An understanding of the stock market aside, this reader found My Adventures with Your Money to be a very unusual and intriguing book, focussing on the Roaring Twenties from a fascinating new angle.

This review was originally guest posted on History ASM. Check it out here.

Monday, 16 November 2015

What I've Been Reading | October 2015

Terribly belated coverage of my October reading, for which I ardently apologise - it was my birthday in late October, then I was busy at work, then I was on holiday for a week. Still, it seems that October was a pretty interesting reading month for me.

Poirot's Early Cases by Agatha Christie

I was lured into this Audible purchase because it is narrated in part by the Poirot and Hastings from UK television adaptations - Hugh Fraser and David Suchet. In my mind David Suchet simply IS Poirot, and therefore an audiobook which had him voicing the Belgian detective was a winner.

This book featured a number of short stories about Poirot and some interesting, and some not so interesting, mysteries. I love Poirot adaptations but I confess - rather blasphemously, I think - that I am simply not sold on Christie as a writer. Still, I enjoyed listening to this, for its narration as much as for it's content.

Buffalo Bill: Scout, Showman, Visionary by Steve Friesen

My Dad went on a trip to Denver, Colorado last year and brought me back a couple of books about people who are considered as sons and daughters of the city, as t'wer. One of them was this lovely book about Buffalo Bill, written by the curator of the Buffalo Bill museum. The book is a narrative of Bill's life, but also features lots of authentic photographs and pictures of artefacts from the museum, which made this a very engaging read. I know more about Buffalo Bill now than I ever expected to, and would recommend this to people interested in that period of history. 

The Figure in the Carpet by Henry James

This was a little literary mystery classic which I enjoyed a lot. It centres around the writings of a famous author, admired by the narrator, who confesses to the narrator one night that there is a secret to his writings, something to decipher. Our narrator is desperate to discover the answer and what follows is an engaging narrative which shows James' ability to keep you in suspense. Recommended.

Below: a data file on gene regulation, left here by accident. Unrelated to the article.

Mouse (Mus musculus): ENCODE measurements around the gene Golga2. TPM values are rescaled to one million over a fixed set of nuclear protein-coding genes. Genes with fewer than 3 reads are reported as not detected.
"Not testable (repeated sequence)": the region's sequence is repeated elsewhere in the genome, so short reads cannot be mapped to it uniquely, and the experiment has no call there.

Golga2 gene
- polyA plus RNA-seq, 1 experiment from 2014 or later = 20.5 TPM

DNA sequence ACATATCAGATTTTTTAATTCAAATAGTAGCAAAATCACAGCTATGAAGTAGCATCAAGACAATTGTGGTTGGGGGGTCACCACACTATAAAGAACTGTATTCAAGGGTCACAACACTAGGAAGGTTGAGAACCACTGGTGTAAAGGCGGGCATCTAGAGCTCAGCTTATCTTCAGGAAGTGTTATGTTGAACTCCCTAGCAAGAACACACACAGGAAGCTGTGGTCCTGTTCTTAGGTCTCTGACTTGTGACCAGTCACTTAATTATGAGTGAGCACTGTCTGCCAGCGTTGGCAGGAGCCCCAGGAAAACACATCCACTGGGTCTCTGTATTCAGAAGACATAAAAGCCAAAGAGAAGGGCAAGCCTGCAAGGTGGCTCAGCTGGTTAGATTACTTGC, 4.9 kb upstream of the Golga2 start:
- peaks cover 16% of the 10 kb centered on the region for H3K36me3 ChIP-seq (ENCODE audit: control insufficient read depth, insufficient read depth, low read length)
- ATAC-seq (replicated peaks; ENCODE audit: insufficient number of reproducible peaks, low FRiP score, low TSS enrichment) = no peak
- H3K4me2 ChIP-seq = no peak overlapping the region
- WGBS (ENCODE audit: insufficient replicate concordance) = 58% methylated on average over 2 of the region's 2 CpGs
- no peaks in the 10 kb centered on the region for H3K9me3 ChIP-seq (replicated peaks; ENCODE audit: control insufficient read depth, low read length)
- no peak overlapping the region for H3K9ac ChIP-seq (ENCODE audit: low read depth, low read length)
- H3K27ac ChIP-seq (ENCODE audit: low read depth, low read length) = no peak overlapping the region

The Old Nurse's Story by Elizabeth Gaskell

The Old Nurse's Story is a little gothic ghost story by Gaskell, featuring a nursemaid and her charge being sent to a draughty old house in the countryside, where the young girl is plagued by ghosts of the previous inhabitants. Also featuring the short story, Curious, If True, which is a strange little ditty about a man named Richard Whittington stumbling across a Chateau in the French countryside and finding himself at some sort of gathering of Fairy Tale characters - a good story but perhaps some of my knowledge of Fairy Tales meant I missed some of the nods in this narrative. An intriguing read.

I Hate and I Love by Catullus

Not much to say about this one, except for it's a collection of Roman love poetry, a lot of it stream of consciousness and a lot of it surprisingly modern. I am planning on reading more if I can.

Heir of Fire by Sarah J Maas

The third book in the Throne of Glass series and the story is becoming more complicated and intriguing now, with the introduction of a few more different characters. I won't say too much as I don't want to spoil it for anyone else reading the series, but this is a good novel for character development and also for increased exploration of the world Maas has created.

My Adventures with Your Money by T D Thornton

I was lucky enough to be asked to read and review this ARC for the history blog, History ASM. My review can be found here. I enjoyed this one much more than I expected, given that it is about con artists in early 20th century America, but I would definitely recommend.

Mrs Guinness: The Rise and Fall of Diana Mitford, The Thirties Socialite by Lyndsy Spence

This is another book I was asked to review for History ASM, and so that review will be up with them shortly. In the meantime, I can say this was a interesting book, but I was unsure of the writing style and my dislike of the subject herself may have swayed me a little. I won't be reading about Diana in particularly again, I think.